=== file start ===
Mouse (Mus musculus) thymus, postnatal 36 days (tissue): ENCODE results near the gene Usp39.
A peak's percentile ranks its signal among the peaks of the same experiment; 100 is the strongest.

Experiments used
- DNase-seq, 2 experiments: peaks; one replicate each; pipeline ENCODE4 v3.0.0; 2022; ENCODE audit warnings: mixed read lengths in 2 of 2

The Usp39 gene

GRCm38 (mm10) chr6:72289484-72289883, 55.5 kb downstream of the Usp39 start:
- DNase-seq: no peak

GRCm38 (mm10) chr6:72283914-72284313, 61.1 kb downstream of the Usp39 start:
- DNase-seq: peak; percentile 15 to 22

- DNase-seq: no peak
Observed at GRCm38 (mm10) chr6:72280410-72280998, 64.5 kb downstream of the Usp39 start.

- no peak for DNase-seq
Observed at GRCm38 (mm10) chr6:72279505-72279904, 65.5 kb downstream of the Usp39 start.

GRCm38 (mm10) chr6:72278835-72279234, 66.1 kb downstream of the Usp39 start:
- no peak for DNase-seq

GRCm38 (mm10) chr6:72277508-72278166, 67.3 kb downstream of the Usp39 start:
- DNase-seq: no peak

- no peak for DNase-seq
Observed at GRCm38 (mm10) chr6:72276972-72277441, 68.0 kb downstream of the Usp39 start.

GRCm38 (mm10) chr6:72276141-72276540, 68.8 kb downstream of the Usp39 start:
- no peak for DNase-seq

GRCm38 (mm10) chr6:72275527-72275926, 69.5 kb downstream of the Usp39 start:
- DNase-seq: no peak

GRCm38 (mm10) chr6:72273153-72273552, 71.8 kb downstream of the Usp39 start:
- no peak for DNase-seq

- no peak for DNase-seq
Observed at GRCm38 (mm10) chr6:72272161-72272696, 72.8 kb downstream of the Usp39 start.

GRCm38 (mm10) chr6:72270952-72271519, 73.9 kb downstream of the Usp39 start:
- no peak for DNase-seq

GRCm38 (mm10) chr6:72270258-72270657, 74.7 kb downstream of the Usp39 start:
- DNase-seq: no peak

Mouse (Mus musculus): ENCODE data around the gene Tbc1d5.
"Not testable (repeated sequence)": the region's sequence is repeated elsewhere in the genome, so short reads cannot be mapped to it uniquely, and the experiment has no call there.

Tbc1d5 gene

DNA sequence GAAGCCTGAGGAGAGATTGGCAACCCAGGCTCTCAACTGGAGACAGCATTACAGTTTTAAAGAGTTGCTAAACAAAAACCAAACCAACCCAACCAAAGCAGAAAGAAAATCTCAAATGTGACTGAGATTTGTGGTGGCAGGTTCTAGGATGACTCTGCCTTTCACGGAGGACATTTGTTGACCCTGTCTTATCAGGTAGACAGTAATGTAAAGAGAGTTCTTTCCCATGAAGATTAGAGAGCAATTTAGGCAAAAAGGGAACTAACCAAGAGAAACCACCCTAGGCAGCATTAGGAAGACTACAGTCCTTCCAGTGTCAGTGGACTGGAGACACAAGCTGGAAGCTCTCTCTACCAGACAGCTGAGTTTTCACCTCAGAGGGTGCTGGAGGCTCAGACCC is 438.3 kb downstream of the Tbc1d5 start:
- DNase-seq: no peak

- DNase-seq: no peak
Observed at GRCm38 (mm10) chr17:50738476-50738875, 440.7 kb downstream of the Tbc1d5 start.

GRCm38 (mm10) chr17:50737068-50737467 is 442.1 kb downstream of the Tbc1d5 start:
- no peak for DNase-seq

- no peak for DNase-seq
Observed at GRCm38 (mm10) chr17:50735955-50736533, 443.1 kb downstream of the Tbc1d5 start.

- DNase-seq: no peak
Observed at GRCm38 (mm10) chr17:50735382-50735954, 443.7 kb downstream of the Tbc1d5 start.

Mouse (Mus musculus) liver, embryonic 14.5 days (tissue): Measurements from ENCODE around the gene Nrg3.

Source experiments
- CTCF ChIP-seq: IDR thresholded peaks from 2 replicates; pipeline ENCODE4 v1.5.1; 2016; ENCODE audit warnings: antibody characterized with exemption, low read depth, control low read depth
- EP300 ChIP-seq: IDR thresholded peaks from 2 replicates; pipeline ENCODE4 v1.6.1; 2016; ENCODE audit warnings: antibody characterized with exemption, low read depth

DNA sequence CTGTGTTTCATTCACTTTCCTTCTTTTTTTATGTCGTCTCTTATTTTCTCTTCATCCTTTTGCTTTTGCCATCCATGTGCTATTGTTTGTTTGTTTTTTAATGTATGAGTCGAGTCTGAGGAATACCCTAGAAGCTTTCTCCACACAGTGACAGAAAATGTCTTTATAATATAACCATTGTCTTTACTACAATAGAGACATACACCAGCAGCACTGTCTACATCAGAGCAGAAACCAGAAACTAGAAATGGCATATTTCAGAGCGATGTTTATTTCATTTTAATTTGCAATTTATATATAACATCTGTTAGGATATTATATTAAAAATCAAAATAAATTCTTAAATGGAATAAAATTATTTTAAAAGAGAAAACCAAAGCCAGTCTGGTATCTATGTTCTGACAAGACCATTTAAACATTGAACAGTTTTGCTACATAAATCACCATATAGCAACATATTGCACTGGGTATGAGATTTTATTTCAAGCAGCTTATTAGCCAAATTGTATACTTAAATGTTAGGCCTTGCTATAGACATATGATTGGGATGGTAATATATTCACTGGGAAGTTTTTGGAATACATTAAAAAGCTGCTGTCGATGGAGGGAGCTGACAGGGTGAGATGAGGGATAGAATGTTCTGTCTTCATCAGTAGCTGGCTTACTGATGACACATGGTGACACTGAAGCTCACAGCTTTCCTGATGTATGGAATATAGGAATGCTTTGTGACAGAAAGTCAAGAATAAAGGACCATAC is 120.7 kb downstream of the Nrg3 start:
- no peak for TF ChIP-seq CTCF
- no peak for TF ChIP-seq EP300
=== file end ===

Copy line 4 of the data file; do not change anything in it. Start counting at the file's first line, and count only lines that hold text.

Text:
- DNase-seq, 2 experiments: peaks; one replicate each; pipeline ENCODE4 v3.0.0; 2022; ENCODE audit warnings: mixed read lengths in 2 of 2